Learn how to build a gingerbread house

Learn how to build a gingerbread house © 2013 Two Moms and a Kid

For the last 20 to 25 years our family has been making gingerbread houses every year. My aunt started making them for the kids to decorate each year after Thanksgiving. My sister grew up with this a bit more than I did, but even when I was off to college or down here in Texas, I always got photos of the work that everyone did (I do remember snacking on a few of her houses).

Once we both had kids it felt like it was time for us to start up the tradition down here in Texas. This is my third year making these houses and every year I learn a new little trick. I have to thank my aunt for sharing her recipes and tricks with us so our kids can have the same fun she created for us. By passing on her process she saved us a lot of trouble and tears. Thanks, Diane!

It’s important to know gingerbread houses aren’t hard to make, they just take time. There are a few periods of hold time you just can’t avoid. It’s essentially a four-day process. So, to keep with this theme I’ve broken these steps into days. I have a few tips to share too that should help you be successful.

The instructions below build us two 8” x 10” houses on 2’ x 2’ plywood boards. Please, if you run into any question, let me know. I’d love to help.

Day 1: Making the dough

© 2013 Two Moms and a Kid
Ingredients:
1 1/2 cups heavy cream
1 Tbsp. powdered ginger
2 1/2 cups brown sugar
2 Tbsp. baking soda
1 1/4 cup molasses
9 cups flour

To make the dough:
1. Whip the cream.
2. Add in sugars, molasses, ginger and baking soda.
3. Stir for 10 minutes.
4. Add flour and work with a dough hook and/or hands until smooth.
5. Cover and refrigerate overnight.

Tips: If you are using a big mixer (recommended) when you start adding the flour make sure you switch to a dough hook. Once you get most of the flour in there any other stirrer may burn out your mixer. Take this from one that made her mixer smoke last year. When I go to store mine I break my dough down into a few different saran wrapped squares (see photo below). I find it easier to work with the next day. I also can leave it in the fridge for a day or two longer and not worry about it drying out.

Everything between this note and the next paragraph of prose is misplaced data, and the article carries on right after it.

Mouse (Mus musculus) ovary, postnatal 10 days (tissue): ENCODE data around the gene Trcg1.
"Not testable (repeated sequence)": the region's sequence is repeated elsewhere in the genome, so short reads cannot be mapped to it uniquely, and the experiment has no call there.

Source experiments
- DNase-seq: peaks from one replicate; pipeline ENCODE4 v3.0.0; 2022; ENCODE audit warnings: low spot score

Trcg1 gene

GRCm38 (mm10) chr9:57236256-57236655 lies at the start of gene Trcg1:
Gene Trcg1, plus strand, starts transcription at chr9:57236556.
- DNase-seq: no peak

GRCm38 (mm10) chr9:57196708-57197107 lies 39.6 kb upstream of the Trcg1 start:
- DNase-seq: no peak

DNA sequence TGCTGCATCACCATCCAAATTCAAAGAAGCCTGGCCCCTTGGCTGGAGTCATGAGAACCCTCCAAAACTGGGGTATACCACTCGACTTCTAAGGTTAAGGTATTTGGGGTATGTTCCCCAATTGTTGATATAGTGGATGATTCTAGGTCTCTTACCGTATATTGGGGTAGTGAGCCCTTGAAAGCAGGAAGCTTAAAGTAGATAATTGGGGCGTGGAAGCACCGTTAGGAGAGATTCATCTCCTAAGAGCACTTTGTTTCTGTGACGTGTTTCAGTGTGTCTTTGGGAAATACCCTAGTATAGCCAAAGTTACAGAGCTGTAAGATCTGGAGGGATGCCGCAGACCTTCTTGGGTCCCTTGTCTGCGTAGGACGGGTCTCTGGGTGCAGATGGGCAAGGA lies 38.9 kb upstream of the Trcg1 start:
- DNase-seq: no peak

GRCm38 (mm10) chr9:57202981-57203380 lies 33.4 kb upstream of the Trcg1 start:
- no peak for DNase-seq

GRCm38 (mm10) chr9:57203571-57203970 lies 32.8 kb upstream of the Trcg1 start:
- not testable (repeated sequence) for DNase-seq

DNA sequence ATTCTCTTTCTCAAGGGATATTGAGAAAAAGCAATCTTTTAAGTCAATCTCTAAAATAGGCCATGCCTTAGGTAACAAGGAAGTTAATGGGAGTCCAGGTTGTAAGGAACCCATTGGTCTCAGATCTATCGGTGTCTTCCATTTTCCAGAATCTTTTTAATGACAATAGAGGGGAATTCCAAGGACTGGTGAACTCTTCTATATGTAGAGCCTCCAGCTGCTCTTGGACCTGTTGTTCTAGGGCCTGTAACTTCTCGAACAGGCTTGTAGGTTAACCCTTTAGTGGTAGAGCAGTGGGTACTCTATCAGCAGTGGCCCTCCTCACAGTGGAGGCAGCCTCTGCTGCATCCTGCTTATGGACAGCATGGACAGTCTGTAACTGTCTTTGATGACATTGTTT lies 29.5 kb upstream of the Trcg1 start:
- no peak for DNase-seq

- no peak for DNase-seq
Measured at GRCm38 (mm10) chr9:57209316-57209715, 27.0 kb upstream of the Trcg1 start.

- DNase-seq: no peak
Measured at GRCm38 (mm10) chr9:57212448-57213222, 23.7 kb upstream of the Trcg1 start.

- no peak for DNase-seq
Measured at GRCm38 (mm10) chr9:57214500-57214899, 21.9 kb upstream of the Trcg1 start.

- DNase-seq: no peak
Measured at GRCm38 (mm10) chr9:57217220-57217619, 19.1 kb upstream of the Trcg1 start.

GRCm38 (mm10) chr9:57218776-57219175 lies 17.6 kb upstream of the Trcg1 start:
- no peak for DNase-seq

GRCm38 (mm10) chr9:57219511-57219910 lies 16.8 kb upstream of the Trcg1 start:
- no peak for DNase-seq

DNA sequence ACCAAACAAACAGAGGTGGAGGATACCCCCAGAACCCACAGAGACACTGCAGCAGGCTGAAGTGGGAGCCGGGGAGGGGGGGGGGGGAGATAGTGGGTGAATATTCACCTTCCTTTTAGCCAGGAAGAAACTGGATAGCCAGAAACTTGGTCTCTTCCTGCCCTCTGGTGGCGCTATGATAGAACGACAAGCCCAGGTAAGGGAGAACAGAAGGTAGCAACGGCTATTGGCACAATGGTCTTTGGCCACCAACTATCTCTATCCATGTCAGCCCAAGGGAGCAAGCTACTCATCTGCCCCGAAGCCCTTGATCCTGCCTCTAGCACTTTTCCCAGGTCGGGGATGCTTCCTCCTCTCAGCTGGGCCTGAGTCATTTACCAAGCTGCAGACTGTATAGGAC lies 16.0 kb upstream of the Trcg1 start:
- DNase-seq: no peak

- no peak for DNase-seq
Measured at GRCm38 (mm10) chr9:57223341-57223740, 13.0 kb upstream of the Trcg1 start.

© 2013 Two Moms and a Kid

Day 2: Making the pieces

I take my dough squares out and let them sit on the counter for 30/45 minutes before rolling them out. While they are doing that I find my stencils from the year before. My houses are 8” x 10” X 10”. It’s best to cut them out from a strong cardboard. I used a beer case box. Don’t forget to leave overhang space!

© 2013 Two Moms and a Kid

Pre-heat your oven to 300 degrees. You’ll be baking these sheets for 20 minutes a piece.

To roll the dough you want to roll out to 1/8” – 3/16” thickness. I roll right on parchment paper so I can easily move it onto a cookie sheet (Big kudos to my Aunt Diane for this tip. I’m sure if she didn’t tell me this before I’d never made it past year 1). Before you put your stencil down to cut make sure you flour it otherwise it may stick. Cut out the pattern with a knife. Before putting into the oven you’ll want to brush the top with water. This makes the outside pieces a bit prettier. If you put two on a sheet just make sure there is 1/2 to 1” buffer.

© 2013 Two Moms and a Kid

As you take the pieces out leave them out to cool. You should let this sit out overnight if not for a day or two. The goal is to let them get hard.

© 2013 Two Moms and a Kid

Day 3: Building the houses

Before making my icing and getting my pieces ready I get my base prepared. We use 2’ x 2’ plywood bases that were pre-cut at Home Depot or Lowes. It takes a lot of icing to cover the base and can be pretty messy so I’ve started covering the base with wrapping paper. It’s worked out really well.

© 2013 Two Moms and a Kid

Now that the base is ready I get my pieces out and make sure I have my walls all planned out. We won’t put the roofs on at this point. We’ll only be building the walls.

Icing ingredients:
1 lb. confectionary sugar
3 egg whites
1/2 tsp cream of tartar

To make the icing:
1. Mix ingredients together on low speed until well blended.
2. Beat on high for 7 to 10 minutes (until a knife drawn through leaves a path.)
3. Too think? Thin with a few drops of lemon juice. Too thin? Add a bit more confectionary sugar.

This makes about 2 cups of icing. It sets fast, so just make a batch at a time as you need it.

© 2013 Two Moms and a Kid
While we all like to be fancy with our reusable decorating bags (left) I really recommend getting disposable bags for this job (right). This gets messy! You can use your real tips still.